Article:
‘They’re making it free to pollute’: Environment Minister Catherine McKenna rejects Ontario’s ‘backwards’ climate policy

OTTAWA — Environment Minister Catherine McKenna spurned Ontario’s “backwards” climate plan Thursday, suggesting Ottawa will push ahead with plans to enforce a carbon tax in Canada’s second-most polluting province.

“All I know about Doug Ford’s plan — Premier Ford’s plan — is that they’re going backwards on climate action, that they’re making it free to pollute,” McKenna told reporters Thursday.

Her comments add to a deepening rift between the federal government and a handful of provinces, who have roundly rejected the Liberal’s plan to introduce a nation-wide carbon tax. McKenna did not explicitly say the Ontario plan failed to meet Ottawa’s goals under the Pan-Canadian Framework, which lays out Canada’s climate targets. However, she voiced no support for the policy, which does not include a carbon tax.

They’re going backwards on climate action, that they’re making it free to pollute

Ontario Environment Minister Rod Phillips unveiled the plan on Thursday, saying it would allow the province to reach its Paris targets “without picking their pockets for a carbon tax like Justin Trudeau wants to do.”

Ottawa has long said that it would enforce a minimum price on carbon in any province that does not do so itself by 2019. In October, the environment minister released the details of its so-called carbon “backstop,” which will be applied in the provinces of Saskatchewan, Manitoba, Ontario and New Brunswick, where no carbon tax is currently in place. Jason Kenney, leader of the opposition United Conservative Party in Alberta, has also vowed to remove various climate policies if he wins the upcoming provincial election, which would further weaken Ottawa’s bid to enforce an economy-wide carbon tax across the country.

Ontario Environment Minister Rod Phillips discusses the government’s climate plan during a press conference at the Cold Creek Conservation Area in Nobleton, Ont. on Thursday, November 29, 2018. Tijana Martin/The Canadian Press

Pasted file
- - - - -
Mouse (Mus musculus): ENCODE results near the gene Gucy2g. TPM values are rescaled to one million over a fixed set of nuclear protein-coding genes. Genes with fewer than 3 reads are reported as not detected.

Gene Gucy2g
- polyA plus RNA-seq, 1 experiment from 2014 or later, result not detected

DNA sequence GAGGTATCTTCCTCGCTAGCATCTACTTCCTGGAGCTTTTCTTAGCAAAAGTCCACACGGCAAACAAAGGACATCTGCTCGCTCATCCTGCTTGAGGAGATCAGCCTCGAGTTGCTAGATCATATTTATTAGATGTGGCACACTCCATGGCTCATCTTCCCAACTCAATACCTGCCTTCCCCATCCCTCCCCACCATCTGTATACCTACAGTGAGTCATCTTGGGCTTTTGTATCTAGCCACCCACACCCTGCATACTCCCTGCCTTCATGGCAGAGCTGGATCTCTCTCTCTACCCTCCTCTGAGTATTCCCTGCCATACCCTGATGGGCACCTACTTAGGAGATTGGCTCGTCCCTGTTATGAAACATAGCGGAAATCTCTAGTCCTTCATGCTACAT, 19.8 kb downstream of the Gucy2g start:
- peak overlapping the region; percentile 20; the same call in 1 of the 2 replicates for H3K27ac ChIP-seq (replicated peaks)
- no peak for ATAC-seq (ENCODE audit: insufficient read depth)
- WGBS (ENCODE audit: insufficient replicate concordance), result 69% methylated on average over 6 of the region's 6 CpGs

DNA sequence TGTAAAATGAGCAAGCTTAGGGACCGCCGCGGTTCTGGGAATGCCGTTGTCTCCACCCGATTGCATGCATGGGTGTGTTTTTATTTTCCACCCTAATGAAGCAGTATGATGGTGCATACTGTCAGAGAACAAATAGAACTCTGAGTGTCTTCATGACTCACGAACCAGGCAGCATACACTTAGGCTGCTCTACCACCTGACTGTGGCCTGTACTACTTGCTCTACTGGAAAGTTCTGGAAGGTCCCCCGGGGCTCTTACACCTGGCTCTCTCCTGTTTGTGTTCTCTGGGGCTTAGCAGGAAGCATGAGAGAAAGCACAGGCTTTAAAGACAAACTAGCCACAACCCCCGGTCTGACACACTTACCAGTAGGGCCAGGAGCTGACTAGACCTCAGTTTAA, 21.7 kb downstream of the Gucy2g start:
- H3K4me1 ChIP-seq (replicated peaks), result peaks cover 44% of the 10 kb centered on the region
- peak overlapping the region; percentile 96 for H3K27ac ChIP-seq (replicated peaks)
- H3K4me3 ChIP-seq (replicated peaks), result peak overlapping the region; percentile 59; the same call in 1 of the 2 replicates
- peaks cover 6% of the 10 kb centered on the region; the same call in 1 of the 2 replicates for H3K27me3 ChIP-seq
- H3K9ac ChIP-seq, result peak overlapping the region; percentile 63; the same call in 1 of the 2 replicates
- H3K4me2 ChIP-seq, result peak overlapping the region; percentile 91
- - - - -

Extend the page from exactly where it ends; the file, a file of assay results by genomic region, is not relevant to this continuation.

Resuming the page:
Phillips said he was “hopeful” McKenna and Trudeau would accept Ontario’s climate policy and also said he hoped that the “dogma about having a carbon tax won’t be as important” if the province can successfully meet its environmental targets.

Ontario lowered its commitments to reduce greenhouse gas emissions as part of its plan Thursday. The province now aims to reduce its carbon footprint 18 megatonnes by 2030, or 30 per cent below 2005 emissions. That is lower than the 37 per cent reduction under the previous provincial government, but is still in line with federal and international goals.

Few details were provided under the Ontario plan as to how the province will reduce emissions. The reduction is mostly expected to come through various regulations that target heavy emitters, rather than a consumer tax that would raise the costs of heating homes or filling up at the pump.

“That means it’s missing a big chunk of the emissions in the economy,” said Chris Ragan, an economist and chair of Canada’s Ecofiscal Commission, who said the plan is unlikely to allow the province to meet its targets.

Nobody should ever say that there are no alternatives to carbon pricing

Many economists, including Ragan, argue that carbon taxes are the cheapest way to reduce emissions. But he also acknowledged that carbon taxes are not the only way to reduce emissions.

“Nobody should ever say that there are no alternatives to carbon pricing,” he said. “There are alternatives to carbon pricing—the problem is they cost more.”

A report by the Auditor General in March 2018 found that neither Ottawa nor the provinces are likely to meet their Paris commitments, due to polices that are weak and lacking in detail.

The federal carbon tax will begin in 2019 at a price of $20 per tonne, and rise $10 per year until 2022.